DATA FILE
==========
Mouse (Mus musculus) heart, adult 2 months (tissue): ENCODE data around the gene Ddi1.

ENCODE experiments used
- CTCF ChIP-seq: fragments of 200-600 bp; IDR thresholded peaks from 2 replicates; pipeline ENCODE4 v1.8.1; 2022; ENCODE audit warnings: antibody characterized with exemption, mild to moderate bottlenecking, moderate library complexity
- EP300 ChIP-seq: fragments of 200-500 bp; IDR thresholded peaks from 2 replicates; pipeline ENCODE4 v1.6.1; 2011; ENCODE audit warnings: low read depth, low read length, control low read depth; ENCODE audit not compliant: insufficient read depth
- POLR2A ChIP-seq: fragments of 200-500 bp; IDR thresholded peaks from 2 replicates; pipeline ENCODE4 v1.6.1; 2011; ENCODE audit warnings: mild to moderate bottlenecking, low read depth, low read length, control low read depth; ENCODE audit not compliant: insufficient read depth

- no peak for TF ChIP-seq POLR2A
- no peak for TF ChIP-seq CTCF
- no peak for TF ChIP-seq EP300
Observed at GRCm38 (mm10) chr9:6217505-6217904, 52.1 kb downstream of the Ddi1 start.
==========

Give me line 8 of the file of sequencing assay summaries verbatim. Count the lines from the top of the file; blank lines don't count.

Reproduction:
- no peak for TF ChIP-seq EP300